An updated and comprehensive map of human hematopoiesis ― how cells of the immune system develop in the bone marrow ― is presented in a report published online this week in Nature Immunology. This revised map may be useful when evaluating the potential of cells generated in vitro from human hematopoietic stem cells, which will likely be used in future clinical applications.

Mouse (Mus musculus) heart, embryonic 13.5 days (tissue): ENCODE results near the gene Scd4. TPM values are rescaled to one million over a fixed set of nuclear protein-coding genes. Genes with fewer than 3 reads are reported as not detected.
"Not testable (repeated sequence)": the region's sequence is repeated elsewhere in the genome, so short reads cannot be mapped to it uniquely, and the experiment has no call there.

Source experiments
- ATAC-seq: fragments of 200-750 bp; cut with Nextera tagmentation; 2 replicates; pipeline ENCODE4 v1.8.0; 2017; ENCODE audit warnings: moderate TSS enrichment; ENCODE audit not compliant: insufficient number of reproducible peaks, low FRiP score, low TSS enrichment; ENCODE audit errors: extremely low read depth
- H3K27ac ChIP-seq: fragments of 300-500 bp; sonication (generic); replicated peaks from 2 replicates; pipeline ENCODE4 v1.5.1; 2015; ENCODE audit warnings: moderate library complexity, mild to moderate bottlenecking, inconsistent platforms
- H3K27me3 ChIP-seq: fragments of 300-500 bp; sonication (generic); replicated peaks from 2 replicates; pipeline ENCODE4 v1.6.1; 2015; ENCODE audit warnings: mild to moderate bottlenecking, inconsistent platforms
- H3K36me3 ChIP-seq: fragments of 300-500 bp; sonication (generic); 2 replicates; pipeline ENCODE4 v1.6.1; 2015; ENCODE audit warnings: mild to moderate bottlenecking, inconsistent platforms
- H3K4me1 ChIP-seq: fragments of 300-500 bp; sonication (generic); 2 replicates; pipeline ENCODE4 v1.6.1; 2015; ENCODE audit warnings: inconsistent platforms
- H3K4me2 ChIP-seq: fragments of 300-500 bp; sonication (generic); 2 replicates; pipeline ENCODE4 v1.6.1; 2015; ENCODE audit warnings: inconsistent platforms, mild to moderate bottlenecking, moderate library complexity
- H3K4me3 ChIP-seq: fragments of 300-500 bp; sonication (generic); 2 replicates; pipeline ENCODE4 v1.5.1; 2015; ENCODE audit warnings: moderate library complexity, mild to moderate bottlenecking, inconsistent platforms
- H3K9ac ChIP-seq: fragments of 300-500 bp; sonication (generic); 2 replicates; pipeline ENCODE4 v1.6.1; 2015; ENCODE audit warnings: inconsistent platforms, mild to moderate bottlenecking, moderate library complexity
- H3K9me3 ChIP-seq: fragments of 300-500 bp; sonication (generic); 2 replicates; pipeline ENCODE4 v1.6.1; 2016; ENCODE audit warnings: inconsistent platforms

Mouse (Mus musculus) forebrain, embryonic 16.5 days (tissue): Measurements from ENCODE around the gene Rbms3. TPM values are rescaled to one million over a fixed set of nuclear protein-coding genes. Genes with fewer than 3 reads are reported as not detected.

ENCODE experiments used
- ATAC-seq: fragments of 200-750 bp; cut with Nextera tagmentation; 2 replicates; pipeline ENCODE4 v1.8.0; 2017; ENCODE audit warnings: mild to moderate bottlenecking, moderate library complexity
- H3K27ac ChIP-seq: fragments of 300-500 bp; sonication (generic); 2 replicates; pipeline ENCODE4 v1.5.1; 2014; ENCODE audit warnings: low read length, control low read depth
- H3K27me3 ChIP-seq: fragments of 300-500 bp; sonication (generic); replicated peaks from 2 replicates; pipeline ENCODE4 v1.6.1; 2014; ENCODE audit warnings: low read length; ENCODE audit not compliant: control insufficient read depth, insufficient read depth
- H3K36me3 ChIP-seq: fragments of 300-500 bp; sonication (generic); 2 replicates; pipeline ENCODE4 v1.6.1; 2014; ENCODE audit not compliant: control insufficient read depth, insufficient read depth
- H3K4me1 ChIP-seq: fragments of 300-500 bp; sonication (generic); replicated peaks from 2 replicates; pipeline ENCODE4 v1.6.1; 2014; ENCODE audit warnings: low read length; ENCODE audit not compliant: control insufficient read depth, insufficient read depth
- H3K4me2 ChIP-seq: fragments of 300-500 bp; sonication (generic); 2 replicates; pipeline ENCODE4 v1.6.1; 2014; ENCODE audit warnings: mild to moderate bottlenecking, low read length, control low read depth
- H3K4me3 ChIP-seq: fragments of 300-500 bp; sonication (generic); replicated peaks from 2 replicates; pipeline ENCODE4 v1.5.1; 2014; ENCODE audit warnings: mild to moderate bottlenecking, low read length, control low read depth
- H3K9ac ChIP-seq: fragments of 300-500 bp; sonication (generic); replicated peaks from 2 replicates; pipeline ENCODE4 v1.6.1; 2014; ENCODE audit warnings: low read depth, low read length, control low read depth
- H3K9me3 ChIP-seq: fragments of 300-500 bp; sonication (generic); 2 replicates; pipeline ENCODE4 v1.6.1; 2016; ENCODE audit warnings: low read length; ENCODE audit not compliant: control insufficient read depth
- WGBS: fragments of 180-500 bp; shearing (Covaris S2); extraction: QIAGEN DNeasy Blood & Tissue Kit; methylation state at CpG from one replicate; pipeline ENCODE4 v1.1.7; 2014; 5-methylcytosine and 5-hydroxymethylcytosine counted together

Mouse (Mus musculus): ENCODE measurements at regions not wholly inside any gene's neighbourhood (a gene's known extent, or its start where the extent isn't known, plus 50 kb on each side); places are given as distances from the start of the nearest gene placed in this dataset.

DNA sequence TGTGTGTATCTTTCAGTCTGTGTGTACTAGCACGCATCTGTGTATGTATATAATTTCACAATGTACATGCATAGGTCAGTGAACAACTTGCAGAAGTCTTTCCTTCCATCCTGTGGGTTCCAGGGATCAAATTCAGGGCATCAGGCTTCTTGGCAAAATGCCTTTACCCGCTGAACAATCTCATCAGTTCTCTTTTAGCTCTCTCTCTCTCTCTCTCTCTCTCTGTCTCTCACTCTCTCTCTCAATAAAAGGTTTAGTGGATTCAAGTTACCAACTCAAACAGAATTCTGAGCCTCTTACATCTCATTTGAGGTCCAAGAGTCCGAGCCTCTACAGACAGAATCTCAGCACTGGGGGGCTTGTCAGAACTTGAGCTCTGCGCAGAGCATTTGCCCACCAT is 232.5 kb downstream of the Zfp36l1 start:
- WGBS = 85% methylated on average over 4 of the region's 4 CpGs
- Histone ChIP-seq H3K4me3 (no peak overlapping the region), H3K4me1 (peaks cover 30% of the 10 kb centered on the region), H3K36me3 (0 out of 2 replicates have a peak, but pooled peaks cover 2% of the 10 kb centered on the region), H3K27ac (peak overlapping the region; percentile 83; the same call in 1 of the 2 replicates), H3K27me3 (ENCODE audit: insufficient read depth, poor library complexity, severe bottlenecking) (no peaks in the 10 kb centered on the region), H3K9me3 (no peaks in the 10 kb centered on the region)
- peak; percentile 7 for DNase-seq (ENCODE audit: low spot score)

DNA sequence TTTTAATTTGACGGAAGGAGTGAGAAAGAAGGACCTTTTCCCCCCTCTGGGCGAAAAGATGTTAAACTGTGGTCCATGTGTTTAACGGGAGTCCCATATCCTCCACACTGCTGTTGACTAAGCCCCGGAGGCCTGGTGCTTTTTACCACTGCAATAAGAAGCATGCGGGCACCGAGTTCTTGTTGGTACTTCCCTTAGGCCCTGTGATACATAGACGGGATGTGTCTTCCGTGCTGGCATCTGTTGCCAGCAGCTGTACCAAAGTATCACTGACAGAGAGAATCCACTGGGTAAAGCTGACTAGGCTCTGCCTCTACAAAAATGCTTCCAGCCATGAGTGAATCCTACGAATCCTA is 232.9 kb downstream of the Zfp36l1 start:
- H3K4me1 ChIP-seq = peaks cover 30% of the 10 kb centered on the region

The immune system contains different types of white blood cells. T cells and B cells are known as lymphoid cells, while monocytes and macrophages are known as myeloid cells. It was previously thought that lymphoid and myeloid cells are generated from precursors with strict lymphoid or myeloid potential, which are derived from stem cells at a very early stage. However, John Dick and colleagues now demonstrate that in humans, similar to mice, lymphoid and myeloid potential separate in a gradual transition, rather than a clear cut dichotomy.